Ustekinumab (Stelara)

Ustekinumab (Stelara) injection

Ustekinumab (Stelara) is a biologic medication used to lower inflammation and help patients with moderate to severe plaque psoriasis, psoriatic arthritis, and moderate to severe Cohn’s Disease. This medicine is prescribed after non-responding to other medications. It is taken as a home injection. Ustekinumab blocks inflammation proteins called IL-12 and IL-23. Ustekinumab is a biologic medication and can take several months to start working. Biologics are also often taken long term.

How to Take It

After the initial Ustekinumab injection, a second injection is given 4 weeks later. Then, an injection is given every 12 weeks. The dose for patients weighing less than 100kg (220lbs) is 45mg, and the dose for patients weighing more than 100kg is 90mg. A screening test for tuberculosis will be needed before starting this medication to reduce risk of infection. You should follow up with your doctor regularly while on this medication.

Side Effects

Ustekinumab lowers your immune system and can lead to infections. Ustekinumab rarely can lead to nervous system condition called reversible posterior leukoencephalopathy syndrome (RPLS), which is reversible if the medication is stopped. Some people can get a reaction at the injection site, such as itching, swelling, and redness.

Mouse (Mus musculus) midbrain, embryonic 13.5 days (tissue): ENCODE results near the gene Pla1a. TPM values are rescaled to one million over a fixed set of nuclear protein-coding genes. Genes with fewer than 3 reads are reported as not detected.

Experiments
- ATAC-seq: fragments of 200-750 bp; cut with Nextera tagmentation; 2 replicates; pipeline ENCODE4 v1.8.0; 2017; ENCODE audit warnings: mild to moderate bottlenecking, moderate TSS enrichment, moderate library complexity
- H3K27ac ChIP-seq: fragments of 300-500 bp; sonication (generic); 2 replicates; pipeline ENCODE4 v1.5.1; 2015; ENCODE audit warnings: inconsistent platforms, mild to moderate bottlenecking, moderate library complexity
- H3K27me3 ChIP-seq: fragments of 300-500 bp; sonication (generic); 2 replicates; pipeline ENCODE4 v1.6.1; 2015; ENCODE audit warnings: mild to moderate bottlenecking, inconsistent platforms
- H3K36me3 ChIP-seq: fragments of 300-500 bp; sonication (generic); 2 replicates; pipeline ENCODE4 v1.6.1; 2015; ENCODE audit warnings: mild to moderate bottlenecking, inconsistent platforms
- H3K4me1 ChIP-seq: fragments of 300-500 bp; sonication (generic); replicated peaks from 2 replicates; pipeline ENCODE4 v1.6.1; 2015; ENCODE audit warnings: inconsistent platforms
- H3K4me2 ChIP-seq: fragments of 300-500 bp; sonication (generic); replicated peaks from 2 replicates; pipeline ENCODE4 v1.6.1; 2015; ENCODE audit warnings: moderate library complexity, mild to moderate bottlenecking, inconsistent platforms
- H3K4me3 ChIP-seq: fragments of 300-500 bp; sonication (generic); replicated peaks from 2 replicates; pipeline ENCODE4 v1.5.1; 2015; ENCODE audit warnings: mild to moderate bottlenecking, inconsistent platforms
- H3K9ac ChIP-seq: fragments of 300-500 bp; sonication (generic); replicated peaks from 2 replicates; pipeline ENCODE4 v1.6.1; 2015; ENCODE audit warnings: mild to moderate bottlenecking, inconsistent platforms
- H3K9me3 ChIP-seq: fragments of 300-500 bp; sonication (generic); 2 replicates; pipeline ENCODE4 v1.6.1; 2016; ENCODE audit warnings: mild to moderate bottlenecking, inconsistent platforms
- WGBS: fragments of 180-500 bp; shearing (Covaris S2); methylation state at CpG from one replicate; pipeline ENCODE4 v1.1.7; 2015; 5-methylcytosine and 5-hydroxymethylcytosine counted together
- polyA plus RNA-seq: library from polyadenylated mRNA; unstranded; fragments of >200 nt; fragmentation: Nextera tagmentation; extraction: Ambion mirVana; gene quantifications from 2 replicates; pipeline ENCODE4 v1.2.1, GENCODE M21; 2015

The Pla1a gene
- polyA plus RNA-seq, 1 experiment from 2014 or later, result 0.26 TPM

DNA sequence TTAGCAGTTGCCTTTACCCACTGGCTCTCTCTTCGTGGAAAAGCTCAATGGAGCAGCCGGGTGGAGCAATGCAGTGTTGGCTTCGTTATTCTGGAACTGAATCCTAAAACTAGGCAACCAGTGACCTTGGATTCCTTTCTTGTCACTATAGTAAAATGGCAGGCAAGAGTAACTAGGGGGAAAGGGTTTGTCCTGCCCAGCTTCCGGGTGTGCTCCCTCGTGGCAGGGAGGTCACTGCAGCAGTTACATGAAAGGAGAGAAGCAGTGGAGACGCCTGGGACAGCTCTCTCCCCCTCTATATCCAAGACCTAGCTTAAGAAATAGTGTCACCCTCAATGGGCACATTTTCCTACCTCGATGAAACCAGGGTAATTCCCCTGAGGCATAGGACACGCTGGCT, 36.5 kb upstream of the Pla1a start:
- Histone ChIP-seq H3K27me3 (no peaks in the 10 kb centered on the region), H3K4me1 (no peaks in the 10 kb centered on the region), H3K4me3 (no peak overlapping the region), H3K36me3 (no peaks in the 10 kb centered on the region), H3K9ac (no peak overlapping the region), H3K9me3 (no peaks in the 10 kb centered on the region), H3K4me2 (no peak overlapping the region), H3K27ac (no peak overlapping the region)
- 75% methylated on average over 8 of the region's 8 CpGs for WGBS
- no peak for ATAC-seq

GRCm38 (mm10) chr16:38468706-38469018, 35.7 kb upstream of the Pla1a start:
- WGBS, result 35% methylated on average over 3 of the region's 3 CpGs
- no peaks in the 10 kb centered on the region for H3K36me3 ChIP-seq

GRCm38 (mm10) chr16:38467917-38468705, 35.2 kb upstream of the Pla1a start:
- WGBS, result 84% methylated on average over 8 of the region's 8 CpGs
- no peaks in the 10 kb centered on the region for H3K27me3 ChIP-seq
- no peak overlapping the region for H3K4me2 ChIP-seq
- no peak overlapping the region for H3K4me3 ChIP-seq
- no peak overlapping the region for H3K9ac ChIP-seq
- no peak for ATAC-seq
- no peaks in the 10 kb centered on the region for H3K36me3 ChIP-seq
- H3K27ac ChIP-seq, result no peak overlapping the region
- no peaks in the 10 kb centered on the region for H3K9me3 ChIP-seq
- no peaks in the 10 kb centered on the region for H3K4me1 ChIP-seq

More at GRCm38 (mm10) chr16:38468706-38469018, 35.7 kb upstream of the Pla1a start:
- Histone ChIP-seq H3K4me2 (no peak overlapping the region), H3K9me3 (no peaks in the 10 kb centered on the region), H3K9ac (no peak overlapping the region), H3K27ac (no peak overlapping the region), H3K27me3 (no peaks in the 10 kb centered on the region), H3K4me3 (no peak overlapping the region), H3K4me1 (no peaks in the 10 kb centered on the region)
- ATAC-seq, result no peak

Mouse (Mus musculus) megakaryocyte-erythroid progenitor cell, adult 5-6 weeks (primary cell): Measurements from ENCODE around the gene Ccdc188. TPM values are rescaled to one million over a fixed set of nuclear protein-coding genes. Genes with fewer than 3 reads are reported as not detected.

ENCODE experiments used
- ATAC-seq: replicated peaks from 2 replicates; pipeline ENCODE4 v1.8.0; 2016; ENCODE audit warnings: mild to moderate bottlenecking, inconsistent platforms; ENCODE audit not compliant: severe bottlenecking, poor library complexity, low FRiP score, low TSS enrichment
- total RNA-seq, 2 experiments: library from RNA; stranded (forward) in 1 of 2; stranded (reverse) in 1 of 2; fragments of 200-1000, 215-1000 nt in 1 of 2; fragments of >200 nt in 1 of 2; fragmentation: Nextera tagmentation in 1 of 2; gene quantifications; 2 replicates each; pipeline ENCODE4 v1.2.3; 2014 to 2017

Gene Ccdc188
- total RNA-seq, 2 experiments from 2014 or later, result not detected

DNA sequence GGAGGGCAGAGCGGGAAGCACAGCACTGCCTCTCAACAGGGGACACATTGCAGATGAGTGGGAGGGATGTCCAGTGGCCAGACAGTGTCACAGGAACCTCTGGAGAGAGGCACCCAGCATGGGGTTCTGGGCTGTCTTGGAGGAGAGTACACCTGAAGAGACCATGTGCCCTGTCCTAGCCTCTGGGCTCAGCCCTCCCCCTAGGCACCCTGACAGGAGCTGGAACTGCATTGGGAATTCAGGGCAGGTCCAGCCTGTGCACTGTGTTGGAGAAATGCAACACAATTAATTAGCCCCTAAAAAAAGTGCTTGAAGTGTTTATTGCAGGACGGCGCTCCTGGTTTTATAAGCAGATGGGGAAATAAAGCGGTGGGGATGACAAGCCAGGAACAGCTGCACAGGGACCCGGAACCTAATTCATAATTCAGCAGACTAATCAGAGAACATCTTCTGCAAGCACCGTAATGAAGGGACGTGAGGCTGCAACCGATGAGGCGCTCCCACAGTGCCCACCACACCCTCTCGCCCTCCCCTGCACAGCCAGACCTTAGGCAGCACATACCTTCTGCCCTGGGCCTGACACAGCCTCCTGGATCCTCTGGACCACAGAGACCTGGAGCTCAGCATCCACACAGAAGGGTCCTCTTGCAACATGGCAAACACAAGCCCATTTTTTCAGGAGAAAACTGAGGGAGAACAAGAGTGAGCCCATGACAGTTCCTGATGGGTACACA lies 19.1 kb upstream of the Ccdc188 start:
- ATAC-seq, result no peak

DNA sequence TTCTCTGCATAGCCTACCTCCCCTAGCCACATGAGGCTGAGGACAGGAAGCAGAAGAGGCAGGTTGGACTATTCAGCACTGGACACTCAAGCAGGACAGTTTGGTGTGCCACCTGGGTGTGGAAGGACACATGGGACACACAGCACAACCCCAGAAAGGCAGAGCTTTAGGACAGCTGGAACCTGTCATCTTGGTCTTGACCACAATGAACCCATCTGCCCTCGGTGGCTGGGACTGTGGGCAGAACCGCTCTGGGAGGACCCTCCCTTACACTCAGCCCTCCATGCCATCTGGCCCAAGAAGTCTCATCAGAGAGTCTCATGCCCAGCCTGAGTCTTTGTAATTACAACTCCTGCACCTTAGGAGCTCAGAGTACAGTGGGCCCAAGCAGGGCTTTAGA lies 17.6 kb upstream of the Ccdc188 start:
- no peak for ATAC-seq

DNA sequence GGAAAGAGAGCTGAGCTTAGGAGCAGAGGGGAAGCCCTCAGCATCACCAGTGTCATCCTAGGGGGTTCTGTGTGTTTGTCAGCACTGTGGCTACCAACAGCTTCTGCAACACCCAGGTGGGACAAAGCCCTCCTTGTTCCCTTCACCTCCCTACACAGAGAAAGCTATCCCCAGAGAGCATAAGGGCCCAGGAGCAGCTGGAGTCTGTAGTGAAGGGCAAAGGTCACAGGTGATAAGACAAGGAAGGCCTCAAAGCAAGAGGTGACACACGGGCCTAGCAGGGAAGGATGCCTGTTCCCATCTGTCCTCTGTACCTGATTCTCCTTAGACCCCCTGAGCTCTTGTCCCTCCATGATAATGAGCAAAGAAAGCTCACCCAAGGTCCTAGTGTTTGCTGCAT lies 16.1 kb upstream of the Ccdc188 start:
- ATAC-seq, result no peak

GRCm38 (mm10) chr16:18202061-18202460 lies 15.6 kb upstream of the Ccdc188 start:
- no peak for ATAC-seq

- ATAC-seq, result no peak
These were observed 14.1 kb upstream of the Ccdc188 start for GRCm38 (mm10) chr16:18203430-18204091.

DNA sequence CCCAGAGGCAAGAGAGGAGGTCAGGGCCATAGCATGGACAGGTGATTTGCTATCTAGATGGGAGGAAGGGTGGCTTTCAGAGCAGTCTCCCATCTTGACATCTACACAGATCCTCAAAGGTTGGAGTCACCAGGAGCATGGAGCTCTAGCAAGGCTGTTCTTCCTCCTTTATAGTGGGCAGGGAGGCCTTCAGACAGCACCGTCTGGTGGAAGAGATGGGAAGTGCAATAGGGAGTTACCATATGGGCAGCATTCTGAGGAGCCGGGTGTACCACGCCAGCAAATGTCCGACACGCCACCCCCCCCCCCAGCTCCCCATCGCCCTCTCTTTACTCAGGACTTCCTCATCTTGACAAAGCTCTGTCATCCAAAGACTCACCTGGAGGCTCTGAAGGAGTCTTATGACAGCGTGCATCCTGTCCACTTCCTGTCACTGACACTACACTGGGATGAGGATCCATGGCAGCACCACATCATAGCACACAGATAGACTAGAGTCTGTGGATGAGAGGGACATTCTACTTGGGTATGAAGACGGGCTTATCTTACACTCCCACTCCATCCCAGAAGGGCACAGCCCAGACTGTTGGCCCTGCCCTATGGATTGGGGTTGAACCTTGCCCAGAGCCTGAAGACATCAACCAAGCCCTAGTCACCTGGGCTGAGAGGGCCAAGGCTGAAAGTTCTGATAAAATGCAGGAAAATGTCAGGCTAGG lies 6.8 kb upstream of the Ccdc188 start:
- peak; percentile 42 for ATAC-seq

Tell Your Doctor

If you develop symptoms of an infection, such as a fever or cough, you should contact your doctor. If you are pregnant or considering pregnancy, let your doctor know before starting this medication; ustekinumab has not been studied in pregnant or breastfeeding women. Be sure to talk with your doctor before receiving any vaccines or undergoing any surgeries while taking this medication. Live vaccines should be avoided while on this medication. Tell your doctor right away if you have any new or worsening medical problems including: changes to your mental status, vision problems, seizures, or severe headaches.

Updated March 2019 by Ali Duarte, MD and reviewed by the American College of Rheumatology Communications and Marketing Committee.

This information is provided for general education only. Individuals should consult a qualified health care provider for professional medical advice, diagnosis and treatment of a medical or health condition.

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